Employees of the U.S. Department of the Interior say they found a lone duckling on July 9, days after rats ate the other eggs in his nest. (Department of the Interior)

The mother mallard sat for weeks. In the heat. In the rain. In the middle of discarded trash and the chunks of bread well-meaning strangers tossed her way.

But on Monday, when her duckling emerged from its egg, the mother duck was nowhere to be found. She had been chased off by rats late last week, experts said, when they had eaten eight of her nine eggs.

U.S. Department of the Interior workers had been watching the mother duck incubate her eggs since late June. They put up signs discouraging trash-dumping and bread-throwing. They brought her water. They even made her a hashtag: #DOIduck.

The mother had made her nest in a patch of wood chips outside the entrance to the U.S. Department of the Interior building on C Street NW. She sat just behind a wooden bench, where passersby would frequently stop to admire her.

Workers found the abandoned chick in that same spot Monday afternoon, hatched and apparently healthy. It was the sole survivor of its brood.

After consulting with experts at the U.S. Fish and Wildlife Service, it became clear that waiting for its mother to return was not an option, Interior Secretary Ryan Zinke tweeted.

An Interior employee who lives in rural Virginia volunteered to adopt the orphaned duckling. But he hit a snag: D.C. requires anyone attempting to move a duckling out of the city to apply for a permit.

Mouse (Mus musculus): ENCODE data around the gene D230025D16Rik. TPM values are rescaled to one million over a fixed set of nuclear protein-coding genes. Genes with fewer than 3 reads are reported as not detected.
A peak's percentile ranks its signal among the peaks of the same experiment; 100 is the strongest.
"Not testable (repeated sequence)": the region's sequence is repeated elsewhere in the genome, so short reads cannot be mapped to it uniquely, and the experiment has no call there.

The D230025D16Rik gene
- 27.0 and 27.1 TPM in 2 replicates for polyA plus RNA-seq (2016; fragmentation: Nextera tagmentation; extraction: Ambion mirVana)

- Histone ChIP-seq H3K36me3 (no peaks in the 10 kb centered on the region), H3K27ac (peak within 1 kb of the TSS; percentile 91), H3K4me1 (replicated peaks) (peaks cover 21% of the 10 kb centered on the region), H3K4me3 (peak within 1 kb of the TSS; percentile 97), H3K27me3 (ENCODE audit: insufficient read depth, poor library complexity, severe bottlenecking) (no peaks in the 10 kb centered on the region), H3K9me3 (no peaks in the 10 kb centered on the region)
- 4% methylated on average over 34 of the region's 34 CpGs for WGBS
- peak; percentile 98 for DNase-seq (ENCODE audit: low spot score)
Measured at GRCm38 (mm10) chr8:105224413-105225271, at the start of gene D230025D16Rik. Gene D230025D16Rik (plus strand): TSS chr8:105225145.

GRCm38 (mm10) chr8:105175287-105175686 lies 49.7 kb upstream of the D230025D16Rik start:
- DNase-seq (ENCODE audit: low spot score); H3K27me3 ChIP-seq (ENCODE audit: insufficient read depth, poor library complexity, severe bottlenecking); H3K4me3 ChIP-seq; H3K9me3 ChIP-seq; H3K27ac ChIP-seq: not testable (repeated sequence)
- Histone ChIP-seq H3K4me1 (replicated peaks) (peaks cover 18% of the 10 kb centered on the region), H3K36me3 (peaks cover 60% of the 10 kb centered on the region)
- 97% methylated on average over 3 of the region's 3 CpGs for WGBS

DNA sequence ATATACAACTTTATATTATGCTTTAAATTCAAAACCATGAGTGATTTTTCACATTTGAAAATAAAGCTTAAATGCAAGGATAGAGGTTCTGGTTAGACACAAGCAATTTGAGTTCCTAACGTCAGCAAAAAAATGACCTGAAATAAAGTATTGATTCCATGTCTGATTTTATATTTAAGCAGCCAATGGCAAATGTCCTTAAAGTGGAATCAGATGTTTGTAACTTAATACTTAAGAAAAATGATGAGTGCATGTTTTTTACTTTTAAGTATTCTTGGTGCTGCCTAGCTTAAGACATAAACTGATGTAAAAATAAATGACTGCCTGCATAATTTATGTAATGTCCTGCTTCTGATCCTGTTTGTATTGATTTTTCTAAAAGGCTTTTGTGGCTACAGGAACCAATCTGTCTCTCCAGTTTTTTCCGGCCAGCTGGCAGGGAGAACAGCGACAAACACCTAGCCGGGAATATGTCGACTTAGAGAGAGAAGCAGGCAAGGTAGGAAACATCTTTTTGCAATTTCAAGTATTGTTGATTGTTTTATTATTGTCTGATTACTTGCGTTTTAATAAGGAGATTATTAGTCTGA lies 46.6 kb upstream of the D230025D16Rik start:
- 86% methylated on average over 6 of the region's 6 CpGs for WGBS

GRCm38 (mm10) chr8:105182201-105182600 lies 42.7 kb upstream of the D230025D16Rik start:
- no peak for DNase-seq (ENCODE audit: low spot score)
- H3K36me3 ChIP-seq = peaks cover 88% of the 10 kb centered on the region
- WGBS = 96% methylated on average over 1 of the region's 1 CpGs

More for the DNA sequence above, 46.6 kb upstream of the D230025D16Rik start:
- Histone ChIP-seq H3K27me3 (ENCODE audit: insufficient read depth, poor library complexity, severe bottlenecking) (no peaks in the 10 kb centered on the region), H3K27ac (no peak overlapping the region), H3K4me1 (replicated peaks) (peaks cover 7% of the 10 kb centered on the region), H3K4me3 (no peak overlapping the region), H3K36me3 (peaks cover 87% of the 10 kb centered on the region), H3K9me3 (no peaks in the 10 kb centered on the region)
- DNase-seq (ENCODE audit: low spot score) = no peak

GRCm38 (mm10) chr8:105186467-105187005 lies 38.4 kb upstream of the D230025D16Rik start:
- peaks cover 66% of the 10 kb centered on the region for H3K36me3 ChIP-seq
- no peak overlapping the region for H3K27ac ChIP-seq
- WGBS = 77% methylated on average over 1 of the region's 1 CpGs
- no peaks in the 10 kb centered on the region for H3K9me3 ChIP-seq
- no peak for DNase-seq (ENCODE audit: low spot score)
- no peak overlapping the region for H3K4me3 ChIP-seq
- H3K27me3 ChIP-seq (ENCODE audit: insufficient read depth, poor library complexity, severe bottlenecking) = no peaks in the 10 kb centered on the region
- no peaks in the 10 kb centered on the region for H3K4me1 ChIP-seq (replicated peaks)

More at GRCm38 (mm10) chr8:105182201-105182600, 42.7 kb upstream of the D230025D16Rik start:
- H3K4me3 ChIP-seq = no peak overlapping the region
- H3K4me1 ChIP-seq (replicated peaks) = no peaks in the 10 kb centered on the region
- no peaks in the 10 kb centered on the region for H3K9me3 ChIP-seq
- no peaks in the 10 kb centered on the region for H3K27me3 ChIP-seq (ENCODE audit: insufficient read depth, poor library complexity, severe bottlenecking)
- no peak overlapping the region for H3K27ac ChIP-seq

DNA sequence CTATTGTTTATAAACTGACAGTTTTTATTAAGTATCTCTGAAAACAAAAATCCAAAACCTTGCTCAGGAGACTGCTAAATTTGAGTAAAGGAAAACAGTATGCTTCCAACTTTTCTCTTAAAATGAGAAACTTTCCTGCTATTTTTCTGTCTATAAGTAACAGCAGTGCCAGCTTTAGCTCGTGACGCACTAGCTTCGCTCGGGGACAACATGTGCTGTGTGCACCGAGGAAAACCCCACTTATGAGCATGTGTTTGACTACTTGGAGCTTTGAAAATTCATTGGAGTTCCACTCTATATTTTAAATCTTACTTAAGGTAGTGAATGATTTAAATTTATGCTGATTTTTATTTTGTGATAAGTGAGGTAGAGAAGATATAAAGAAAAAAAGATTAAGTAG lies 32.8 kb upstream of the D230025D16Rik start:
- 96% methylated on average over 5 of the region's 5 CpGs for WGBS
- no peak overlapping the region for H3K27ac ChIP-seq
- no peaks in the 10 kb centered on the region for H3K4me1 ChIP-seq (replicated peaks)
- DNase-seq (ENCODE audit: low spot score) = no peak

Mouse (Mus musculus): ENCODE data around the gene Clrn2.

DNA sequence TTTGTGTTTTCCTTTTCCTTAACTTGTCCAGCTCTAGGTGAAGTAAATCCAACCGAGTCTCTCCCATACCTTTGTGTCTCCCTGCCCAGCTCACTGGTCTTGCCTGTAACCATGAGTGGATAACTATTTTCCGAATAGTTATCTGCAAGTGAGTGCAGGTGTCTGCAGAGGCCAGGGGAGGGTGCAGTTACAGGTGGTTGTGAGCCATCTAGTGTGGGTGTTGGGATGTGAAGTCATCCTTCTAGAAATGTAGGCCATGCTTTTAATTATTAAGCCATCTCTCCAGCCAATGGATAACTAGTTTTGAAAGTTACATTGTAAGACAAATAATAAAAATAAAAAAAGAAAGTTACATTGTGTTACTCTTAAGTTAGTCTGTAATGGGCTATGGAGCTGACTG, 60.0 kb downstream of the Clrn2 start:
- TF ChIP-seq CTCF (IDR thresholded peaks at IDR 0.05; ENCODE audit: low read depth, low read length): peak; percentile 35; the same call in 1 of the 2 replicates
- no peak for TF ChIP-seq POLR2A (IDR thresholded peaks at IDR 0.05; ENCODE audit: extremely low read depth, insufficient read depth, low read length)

Mallard ducklings are able to eat on their own and move around without help within minutes of hatching, though they typically depend on their mother for protection and guidance to a safe habitat. Baby ducks usually stay with their mother for the first two months of life.

On Monday afternoon, D.C. officials came and collected the duckling. The baby bird will be sent to live in a “preserve in the DMV area,” Interior spokeswoman Heather Swift said.

“It’s still nice to know we have such great and loving employees and that the little duck should be alright,” she said in an email.

Some virtual spectators were quick to say they were unsurprised Zinke — who has angered environmentalists by attempting to roll back Obama-era regulations meant to cut down oil spills and greenhouse gas emissions — had failed to protect the animals on his office’s own front steps.

The duckling, meanwhile, seemed unbothered by the bureaucratic tug-of-war over its future home. It spent its first hours of life playing in a plastic dish filled with water as federal officer workers watched it taking sips and shaking its head appreciatively.